Hydrogenated amorphous carbon grains as a carrier of unidentified IR bands in planetary nebulae

The center of the Planetary Nebula M57 as photographed by Dr. Robert Gendler.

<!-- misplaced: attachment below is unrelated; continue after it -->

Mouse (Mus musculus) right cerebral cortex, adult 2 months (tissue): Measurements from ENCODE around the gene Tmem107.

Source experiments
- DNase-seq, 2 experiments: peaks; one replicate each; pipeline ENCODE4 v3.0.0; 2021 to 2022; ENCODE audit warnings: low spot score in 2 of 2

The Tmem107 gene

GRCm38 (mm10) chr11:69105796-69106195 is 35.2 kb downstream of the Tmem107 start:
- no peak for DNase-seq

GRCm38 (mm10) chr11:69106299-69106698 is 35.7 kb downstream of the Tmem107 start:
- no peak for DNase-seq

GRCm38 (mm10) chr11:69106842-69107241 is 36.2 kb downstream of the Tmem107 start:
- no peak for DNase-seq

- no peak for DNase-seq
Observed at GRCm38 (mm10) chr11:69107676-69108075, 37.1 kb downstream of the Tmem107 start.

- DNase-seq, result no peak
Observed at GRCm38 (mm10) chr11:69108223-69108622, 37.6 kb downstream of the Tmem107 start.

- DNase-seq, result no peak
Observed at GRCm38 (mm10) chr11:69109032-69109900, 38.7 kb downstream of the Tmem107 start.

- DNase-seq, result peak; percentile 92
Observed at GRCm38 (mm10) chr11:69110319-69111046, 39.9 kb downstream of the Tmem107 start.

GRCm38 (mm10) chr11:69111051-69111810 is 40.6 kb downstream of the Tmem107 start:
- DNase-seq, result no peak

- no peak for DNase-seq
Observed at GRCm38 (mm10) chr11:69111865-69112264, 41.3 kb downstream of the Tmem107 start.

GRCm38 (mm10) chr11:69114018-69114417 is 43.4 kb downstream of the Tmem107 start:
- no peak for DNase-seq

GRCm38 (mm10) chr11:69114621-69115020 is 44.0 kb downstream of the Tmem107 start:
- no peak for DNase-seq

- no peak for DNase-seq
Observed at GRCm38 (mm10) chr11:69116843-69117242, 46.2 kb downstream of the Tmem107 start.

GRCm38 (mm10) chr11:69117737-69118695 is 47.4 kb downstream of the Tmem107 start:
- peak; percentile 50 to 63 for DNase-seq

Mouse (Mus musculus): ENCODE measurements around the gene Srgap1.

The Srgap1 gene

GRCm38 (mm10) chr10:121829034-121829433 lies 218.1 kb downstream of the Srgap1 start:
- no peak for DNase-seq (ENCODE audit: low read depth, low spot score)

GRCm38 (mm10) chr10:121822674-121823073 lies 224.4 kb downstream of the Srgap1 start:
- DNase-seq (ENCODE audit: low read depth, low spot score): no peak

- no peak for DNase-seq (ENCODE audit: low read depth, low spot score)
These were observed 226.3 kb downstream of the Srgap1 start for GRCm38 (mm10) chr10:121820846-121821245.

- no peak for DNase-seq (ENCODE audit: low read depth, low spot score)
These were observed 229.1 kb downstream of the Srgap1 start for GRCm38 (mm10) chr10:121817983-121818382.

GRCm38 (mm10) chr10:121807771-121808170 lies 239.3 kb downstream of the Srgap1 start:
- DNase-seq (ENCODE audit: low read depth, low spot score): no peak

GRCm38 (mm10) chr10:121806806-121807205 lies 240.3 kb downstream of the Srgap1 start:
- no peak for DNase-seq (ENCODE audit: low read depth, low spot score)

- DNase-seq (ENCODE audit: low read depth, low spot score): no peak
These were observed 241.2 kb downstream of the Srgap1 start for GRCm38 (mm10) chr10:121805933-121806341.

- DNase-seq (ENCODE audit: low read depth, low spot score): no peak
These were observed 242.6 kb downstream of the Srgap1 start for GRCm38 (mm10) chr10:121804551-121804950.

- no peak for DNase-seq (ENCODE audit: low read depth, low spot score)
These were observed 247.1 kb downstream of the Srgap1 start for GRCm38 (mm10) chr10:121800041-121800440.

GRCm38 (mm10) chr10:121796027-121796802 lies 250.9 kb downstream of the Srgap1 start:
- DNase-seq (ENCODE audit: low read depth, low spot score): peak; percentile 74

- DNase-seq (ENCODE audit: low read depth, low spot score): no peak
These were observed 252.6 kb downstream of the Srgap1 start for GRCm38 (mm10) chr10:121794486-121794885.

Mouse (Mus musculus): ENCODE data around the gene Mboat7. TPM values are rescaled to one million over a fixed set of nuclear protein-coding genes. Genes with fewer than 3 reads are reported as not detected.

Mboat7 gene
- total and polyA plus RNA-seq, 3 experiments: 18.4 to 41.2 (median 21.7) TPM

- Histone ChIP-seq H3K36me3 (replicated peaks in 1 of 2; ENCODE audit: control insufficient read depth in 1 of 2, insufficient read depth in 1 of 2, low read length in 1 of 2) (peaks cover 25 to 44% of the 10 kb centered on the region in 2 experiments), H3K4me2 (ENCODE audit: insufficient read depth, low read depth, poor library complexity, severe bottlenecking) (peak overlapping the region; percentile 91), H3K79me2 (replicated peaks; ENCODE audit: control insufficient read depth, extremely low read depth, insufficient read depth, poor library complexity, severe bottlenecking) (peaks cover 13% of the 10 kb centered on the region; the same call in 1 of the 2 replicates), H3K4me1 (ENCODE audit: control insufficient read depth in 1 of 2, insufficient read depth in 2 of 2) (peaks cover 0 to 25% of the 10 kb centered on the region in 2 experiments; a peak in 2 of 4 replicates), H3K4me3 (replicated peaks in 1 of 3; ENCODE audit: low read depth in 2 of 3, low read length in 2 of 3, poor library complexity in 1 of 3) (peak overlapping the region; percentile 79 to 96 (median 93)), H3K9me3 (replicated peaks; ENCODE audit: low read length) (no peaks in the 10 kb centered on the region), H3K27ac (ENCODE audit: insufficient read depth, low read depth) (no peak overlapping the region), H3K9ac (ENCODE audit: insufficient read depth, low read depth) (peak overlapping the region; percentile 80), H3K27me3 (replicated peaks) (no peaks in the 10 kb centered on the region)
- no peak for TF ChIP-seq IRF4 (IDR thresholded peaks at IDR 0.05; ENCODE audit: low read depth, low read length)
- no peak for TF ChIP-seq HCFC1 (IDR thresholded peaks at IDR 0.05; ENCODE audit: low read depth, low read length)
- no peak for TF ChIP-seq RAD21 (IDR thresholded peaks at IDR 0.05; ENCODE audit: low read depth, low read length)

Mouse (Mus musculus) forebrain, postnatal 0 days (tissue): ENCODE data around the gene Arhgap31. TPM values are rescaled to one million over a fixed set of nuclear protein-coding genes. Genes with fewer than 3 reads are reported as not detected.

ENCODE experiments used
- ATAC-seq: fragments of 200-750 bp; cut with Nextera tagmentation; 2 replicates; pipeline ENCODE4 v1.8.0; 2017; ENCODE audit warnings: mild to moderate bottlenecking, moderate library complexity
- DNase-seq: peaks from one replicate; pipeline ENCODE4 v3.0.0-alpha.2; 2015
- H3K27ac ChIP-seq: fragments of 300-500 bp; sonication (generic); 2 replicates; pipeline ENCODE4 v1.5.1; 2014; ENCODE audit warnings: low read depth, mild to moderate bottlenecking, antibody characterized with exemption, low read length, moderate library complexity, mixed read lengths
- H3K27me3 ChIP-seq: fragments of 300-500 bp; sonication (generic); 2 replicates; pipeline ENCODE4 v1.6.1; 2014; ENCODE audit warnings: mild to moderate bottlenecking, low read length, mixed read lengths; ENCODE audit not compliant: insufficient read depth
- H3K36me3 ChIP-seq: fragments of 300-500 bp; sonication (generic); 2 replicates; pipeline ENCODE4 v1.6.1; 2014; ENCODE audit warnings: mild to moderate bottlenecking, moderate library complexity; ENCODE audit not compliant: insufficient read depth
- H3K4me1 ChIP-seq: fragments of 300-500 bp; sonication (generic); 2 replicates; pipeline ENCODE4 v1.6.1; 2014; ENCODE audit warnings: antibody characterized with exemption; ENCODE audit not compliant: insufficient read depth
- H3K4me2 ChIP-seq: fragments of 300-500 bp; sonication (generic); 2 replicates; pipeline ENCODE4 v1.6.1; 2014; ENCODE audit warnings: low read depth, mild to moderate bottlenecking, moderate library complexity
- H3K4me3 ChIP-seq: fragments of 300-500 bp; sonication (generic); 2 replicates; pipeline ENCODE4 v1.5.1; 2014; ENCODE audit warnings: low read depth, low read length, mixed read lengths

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It is well known that fullerenes – big, complex, and highly resistant carbon molecules with potential applications in nanotechnology – are mostly seen in planetary nebulae (PNe); old dying stars with progenitor masses similar to our Sun. Fullerenes, like C60 and C70, have been detected in PNe whose infrared (IR) spectra are dominated by broad unidentified IR (UIR) plateau emissions. The identification of the chemical species (structure and composition) responsible for such UIR emission widely present in the Universe is a mystery in astrochemistry; although they are believed to be carbon-rich species, a fundamental chemical element for life. The UIR bands are detected in many astrophysical objects from small solar system bodies, circumstellar envelopes and interstellar media, to very distant galaxies. So, the identification of the chemical species responsible for any of the UIR bands is of great interest to many fields in astrophysics and astrochemistry. In this work, we demonstrate for the first time that hydrogenated amorphous carbon (HAC) grains (or similar disordered materials; HAC-like hereafter) can explain the broad 12-micron UIR band in the fullerene-rich PN Tc 1. For this, we have combined the laboratory optical constants of HAC-like grains with photoionization models, reproducing the IR emission observed in the fullerene PN Tc 1. In addition, the presence of both HACs and fullerenes may support the idea that fullerenes are formed by the processing or destruction of HAC-like grains (e.g., by UV radiation). Our work clearly shows the great potential of interdisciplinarity in science and technology to develop fundamental advances in astrophysics and astrochemistry.